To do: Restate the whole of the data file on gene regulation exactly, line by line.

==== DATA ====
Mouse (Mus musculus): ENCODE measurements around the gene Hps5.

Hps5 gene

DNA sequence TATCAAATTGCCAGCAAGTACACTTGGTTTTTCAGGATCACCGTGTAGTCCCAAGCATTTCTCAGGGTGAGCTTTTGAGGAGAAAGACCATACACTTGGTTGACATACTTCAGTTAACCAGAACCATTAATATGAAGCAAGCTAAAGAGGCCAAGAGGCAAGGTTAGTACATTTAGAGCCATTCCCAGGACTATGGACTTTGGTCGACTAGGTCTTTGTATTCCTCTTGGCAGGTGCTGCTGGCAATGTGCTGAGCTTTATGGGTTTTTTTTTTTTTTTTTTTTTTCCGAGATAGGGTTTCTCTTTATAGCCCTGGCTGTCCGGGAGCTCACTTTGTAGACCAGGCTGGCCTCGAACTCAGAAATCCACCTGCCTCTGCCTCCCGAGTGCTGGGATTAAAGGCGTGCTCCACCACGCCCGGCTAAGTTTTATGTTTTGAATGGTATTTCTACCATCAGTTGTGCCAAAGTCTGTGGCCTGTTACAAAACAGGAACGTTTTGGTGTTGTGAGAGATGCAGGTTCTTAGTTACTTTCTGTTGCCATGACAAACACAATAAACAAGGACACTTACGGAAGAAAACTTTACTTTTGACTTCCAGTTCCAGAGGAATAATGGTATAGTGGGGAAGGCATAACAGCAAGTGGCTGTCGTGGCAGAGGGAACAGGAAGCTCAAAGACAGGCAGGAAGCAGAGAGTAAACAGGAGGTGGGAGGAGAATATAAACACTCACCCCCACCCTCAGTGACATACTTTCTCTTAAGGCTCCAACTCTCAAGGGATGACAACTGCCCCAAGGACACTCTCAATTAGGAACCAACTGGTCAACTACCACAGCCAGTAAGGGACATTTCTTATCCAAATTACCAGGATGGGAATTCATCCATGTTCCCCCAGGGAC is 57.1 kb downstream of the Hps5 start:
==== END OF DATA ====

Mouse (Mus musculus): ENCODE measurements around the gene Hps5.

Hps5 gene

DNA sequence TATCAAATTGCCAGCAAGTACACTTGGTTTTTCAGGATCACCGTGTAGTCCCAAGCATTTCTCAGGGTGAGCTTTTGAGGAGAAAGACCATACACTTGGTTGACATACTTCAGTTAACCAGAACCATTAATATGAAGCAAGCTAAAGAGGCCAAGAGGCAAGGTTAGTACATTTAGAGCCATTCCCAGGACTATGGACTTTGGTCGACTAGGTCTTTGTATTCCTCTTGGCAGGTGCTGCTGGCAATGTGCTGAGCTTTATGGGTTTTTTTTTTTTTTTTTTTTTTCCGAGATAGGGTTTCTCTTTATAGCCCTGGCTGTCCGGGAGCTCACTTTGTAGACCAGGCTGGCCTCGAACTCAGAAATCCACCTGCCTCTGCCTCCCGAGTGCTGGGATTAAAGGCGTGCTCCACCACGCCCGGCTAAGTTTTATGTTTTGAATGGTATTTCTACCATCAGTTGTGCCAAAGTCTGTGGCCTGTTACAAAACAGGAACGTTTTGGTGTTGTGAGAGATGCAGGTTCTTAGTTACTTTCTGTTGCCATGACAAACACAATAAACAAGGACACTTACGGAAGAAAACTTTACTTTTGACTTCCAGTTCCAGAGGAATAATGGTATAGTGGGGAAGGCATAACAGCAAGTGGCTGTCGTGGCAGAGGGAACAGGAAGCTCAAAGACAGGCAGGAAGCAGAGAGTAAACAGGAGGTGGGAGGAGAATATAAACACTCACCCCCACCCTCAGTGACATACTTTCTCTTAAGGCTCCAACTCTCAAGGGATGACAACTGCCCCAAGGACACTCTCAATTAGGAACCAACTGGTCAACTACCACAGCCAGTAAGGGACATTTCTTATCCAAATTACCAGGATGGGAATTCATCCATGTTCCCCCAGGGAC is 57.1 kb downstream of the Hps5 start: